Climate proposal

GS 3 ENVIRONMENT : Environmental pollution and degradation, Renewable Energy, Initiatives in India

Introduction

        Climate change describes a change in the average conditions — such as temperature and rainfall — in a region over a long period of time.

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Green House Gas Emission:

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Contemporary Issue:

         The UN Secretary General António Guterres’s call for India to give up coal immediately and reduce emissions by 45% by 2030 is a call to de-industrialise the country and abandon the population to a permanent low-development trap.(called on India to make no new investment in coal after 2020.)

Paris Agreement:

  • brings all nations into a common cause
  • to combat climate change and adapt to its effects
  • to strengthen the global response to the threat of climate change-by keeping a global temperature rise this century well below 2 degrees Celsius above pre-industrial levels and to limit the temperature increase even further to 1.5 degrees Celsius.
  • to strengthen the ability of countries to deal with the impacts of climate change.
  • to put forward their best efforts through Nationally Determined Contributions (NDCs)
  • all Parties report regularly on their emissions and on their implementation efforts.
  • Parties shall communicate their NDCs every 5 years and provide information for clarity and transparency.
  • developed countries to support the efforts of developing country Parties to build clean, climate-resilient futures
  • provides that the Financial Mechanism of the Convention, including the Green Climate Fund (GCF)

Target for Paris Agreement:

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Renewable Energy Programme:

  • India is one of the few countries with at least 2° Celsius warming compliant climate action
  • one of a much smaller list of those currently on track to fulfilling their Paris Agreement commitments.
  • India’s annual emissions, at 0.5 tonnes per capita(below the global average of 1.3 tonnes)
  • India’s contribution by 2017 was only 4% for a population of 1.3 billion(European Union- with a population of only 448 million, was responsible for 20%.)

climate mitigation:First World environmentalist opinion:

  • Commitments into the future set the world on a path for almost 3°C warming, they have diverted attention by fuzzy talk of “carbon neutrality” by 2050.
  • while unable to summon up the domestic political support for climate action, have turned to pressure developing countries to bear the brunt of climate mitigation.
  • strategies-
    • demonising of coal mining and
    • coal-based power generation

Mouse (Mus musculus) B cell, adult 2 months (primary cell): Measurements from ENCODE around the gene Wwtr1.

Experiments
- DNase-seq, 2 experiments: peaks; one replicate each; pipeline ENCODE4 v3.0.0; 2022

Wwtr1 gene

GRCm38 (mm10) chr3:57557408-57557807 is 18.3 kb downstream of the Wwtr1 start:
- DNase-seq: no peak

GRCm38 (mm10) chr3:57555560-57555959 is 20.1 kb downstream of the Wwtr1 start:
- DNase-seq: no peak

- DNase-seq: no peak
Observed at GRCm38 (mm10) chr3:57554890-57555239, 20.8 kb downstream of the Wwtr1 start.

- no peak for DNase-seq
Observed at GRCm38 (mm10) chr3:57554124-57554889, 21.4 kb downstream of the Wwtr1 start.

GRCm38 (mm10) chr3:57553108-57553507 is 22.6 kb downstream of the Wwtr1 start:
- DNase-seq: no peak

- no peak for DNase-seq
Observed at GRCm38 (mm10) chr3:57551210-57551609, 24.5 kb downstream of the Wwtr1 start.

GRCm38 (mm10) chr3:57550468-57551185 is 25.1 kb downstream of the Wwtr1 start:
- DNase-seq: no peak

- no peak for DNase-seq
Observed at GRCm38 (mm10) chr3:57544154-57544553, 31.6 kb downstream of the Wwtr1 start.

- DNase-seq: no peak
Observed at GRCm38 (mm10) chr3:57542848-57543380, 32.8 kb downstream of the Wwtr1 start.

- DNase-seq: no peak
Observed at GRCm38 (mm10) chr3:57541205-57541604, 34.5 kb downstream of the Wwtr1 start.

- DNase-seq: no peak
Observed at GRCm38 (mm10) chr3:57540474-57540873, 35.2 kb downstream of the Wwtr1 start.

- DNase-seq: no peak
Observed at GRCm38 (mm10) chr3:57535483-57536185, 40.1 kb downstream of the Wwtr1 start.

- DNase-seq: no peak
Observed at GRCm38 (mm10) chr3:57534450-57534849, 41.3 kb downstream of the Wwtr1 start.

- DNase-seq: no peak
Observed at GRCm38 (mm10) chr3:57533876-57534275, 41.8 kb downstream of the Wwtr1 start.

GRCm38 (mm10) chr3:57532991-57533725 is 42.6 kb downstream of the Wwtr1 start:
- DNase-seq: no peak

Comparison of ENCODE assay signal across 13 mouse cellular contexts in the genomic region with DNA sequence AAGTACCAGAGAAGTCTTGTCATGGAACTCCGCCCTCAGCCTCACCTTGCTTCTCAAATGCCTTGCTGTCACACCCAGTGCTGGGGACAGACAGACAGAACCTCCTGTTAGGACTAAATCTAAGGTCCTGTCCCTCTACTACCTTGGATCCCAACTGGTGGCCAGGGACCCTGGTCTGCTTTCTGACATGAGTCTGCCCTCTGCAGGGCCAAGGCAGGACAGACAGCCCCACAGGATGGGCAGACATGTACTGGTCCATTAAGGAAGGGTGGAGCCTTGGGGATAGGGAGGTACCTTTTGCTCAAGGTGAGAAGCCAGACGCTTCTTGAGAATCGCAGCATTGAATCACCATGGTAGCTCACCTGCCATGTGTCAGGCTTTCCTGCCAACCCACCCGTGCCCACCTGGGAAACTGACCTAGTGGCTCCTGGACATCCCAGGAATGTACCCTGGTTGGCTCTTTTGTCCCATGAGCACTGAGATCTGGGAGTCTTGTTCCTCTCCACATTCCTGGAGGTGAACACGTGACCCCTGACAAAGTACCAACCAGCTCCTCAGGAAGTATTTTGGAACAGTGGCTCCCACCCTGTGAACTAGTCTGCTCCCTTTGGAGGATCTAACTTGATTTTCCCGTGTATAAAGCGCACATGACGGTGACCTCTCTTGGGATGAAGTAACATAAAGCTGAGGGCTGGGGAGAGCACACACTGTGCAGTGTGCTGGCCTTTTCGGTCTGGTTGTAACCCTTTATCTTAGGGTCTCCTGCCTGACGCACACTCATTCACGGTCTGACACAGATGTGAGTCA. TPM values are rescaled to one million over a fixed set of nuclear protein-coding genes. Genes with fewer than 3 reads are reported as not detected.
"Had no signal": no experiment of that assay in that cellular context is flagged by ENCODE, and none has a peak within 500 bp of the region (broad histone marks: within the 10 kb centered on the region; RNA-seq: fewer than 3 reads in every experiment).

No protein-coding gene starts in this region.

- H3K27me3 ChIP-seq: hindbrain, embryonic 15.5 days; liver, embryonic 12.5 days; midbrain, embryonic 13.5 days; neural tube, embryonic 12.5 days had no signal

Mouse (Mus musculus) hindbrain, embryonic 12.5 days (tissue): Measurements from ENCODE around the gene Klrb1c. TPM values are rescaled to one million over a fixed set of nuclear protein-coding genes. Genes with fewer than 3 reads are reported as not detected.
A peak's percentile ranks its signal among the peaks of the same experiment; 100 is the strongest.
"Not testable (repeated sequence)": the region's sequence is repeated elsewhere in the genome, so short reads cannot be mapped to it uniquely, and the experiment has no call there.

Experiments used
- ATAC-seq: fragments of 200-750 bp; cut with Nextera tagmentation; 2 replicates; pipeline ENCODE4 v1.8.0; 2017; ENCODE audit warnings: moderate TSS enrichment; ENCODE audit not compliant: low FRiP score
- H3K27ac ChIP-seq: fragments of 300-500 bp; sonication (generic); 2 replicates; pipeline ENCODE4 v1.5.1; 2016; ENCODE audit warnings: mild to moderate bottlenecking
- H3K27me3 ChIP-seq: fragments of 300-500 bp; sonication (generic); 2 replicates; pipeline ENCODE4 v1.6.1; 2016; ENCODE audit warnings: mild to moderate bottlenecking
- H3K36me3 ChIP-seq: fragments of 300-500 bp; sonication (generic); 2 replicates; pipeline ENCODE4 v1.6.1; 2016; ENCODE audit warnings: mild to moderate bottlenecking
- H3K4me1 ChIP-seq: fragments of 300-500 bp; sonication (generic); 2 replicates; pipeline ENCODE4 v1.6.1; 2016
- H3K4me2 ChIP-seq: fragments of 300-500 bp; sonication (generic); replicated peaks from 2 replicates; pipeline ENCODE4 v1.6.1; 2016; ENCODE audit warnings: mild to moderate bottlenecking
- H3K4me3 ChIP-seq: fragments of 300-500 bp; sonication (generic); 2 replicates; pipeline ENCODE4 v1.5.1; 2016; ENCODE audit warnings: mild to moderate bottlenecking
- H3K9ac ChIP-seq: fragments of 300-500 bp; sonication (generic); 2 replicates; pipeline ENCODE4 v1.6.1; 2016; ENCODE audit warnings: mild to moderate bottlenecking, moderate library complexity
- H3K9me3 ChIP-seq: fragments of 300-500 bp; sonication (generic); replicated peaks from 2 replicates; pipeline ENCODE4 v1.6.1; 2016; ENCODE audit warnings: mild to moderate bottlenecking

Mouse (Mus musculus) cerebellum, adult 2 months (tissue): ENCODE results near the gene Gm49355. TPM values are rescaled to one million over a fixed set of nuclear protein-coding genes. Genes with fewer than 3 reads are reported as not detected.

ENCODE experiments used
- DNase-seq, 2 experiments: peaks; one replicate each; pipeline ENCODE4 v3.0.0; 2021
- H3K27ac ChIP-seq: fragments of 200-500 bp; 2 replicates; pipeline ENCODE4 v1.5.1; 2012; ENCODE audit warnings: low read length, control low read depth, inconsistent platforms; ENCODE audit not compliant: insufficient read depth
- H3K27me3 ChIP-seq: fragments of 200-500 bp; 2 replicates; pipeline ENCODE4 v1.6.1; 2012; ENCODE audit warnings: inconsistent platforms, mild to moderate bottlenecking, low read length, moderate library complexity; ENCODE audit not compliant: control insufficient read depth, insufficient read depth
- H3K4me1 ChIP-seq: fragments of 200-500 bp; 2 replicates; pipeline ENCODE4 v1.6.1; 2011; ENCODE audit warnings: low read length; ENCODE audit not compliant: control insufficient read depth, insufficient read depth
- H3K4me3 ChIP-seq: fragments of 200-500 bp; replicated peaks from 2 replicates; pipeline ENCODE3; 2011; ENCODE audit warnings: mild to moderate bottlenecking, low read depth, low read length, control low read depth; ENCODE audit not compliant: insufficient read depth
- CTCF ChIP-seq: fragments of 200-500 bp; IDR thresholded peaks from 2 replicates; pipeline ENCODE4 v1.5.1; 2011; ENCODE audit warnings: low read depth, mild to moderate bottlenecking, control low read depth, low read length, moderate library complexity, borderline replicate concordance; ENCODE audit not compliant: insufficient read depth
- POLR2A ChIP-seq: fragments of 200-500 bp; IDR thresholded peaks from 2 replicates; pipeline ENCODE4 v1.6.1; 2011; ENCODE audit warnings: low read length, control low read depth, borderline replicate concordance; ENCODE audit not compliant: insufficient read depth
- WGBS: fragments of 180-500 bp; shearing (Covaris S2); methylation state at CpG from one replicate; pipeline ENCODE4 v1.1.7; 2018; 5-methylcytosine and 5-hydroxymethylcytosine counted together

• promoting claims that immediate climate mitigation
    • ensure climate adaptation
    • promoting Third World natural resources as active sites of mitigation
  • Promoting theories of “de-growth
  • neglect of industrial and agricultural productivity for the pursuit of climate change mitigation.
  • increasing appeals to multilateral or First World financial and development institutions to force this agenda
  • global and international inequalities
  • promote the undifferentiated rhetoric of a climate emergency
  • UNFCCC reported that between 1990 and 2017, the developed nations have reduced their annual emissions by only 1.3%.(amounts to practically nil, given the inevitable errors in such accounting.)

Consequences if India indeed ceases all coal investment:

  • roughly 2 GW of coal-based generation is being decommissioned per year(which implies that by 2030, India will have only 184 GW of coal-based generation.)
  • 2030 electricity consumption-target of 1,580 to 1,660 units per person per year,increase of the current decadal growth rate, will require between 650 GW to 750 GW of renewable energy.
  • Unlike the developed nations, India cannot substitute coal by oil and gas.
  • None of this will really drive industry, particularly manufacturing(since renewables can meet residential consumption and some service sector.)
  • fossil fuel-based energy is a necessity, both technological and economic, for the transition to renewables.
  • providing 70% to 80% of all generation capacity is possible through renewables depends critically on technology developments such as 
    • improvements in the efficiency
    • conversion of energy from its source into electricity
    • in the management of the corresponding electricity grids
    • advance in storage technologies.

Conclusion              

Apart from implementing a 45% reduction in emissions by 2030,all together amounts to asking for the virtual de-industrialisation of India, and stagnation in a low-development trap for the vast majority of its population and reiterate its long-standing commitment to an equitable response to the challenge of global warming.

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